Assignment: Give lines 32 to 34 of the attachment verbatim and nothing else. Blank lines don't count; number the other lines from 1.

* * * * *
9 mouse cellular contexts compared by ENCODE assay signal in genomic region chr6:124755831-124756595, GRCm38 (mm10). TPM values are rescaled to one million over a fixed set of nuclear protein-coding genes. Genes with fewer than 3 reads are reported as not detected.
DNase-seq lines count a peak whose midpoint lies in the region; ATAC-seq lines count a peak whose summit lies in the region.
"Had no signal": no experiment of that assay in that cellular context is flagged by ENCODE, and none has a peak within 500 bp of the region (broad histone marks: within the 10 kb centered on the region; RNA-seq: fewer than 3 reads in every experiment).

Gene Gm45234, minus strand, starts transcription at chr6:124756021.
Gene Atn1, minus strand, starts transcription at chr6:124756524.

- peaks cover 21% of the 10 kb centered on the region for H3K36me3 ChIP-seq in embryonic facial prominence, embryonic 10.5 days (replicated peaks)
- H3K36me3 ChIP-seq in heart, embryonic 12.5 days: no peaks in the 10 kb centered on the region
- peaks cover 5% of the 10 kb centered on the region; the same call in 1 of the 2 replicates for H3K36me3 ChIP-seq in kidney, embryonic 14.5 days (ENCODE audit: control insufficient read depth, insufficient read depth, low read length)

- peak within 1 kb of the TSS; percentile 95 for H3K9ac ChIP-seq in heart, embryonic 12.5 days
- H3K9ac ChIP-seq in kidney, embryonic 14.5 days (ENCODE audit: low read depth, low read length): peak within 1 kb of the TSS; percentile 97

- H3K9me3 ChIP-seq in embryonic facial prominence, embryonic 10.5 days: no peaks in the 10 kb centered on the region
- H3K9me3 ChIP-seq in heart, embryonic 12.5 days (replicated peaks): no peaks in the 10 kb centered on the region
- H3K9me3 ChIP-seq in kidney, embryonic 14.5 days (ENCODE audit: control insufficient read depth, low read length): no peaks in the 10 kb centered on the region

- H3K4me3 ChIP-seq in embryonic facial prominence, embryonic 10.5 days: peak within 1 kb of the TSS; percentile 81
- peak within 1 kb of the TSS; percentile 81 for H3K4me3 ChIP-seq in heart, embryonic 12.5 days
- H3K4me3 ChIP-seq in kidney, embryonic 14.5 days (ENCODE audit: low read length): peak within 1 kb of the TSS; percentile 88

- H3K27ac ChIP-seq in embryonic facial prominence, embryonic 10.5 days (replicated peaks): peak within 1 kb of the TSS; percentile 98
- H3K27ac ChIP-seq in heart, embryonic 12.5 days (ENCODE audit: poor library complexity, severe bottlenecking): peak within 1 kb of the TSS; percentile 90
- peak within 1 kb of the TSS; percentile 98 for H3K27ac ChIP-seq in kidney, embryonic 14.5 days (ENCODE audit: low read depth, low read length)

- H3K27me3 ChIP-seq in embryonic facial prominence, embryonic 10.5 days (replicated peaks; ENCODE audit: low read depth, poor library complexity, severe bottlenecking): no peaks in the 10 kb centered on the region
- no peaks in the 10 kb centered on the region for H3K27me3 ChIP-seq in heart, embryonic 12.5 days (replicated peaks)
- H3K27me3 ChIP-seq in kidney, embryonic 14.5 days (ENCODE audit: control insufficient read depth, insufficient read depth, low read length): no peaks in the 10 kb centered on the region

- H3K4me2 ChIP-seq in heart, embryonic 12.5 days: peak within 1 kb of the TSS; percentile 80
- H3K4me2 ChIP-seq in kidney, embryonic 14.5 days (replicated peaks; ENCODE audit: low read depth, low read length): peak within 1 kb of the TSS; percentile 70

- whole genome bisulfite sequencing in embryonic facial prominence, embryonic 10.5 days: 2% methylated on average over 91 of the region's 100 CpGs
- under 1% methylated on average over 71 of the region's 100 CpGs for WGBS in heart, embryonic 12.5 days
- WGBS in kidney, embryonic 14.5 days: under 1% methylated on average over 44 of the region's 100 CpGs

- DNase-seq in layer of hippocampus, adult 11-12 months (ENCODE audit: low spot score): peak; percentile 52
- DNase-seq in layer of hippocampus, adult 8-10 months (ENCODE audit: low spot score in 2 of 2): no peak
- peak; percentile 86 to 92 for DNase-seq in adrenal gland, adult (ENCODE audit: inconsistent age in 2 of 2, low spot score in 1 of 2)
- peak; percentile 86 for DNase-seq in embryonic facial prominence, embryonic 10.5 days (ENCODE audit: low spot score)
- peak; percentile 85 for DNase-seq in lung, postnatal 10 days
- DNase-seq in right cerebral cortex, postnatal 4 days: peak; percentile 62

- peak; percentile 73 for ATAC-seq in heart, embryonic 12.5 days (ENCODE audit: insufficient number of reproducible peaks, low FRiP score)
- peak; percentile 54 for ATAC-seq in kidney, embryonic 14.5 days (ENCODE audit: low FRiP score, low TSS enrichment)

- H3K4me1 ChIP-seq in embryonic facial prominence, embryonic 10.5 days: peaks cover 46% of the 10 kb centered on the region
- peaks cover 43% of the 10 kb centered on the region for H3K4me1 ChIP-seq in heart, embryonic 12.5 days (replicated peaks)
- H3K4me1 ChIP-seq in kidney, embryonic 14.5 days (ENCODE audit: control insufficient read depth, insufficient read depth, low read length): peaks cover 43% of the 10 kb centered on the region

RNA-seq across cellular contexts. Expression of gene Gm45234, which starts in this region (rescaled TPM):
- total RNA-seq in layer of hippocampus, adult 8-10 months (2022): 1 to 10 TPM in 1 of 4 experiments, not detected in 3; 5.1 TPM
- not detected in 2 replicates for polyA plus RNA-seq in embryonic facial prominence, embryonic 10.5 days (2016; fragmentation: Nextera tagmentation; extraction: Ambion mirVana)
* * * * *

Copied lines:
- peak; percentile 85 for DNase-seq in lung, postnatal 10 days
- DNase-seq in right cerebral cortex, postnatal 4 days: peak; percentile 62

- peak; percentile 73 for ATAC-seq in heart, embryonic 12.5 days (ENCODE audit: insufficient number of reproducible peaks, low FRiP score)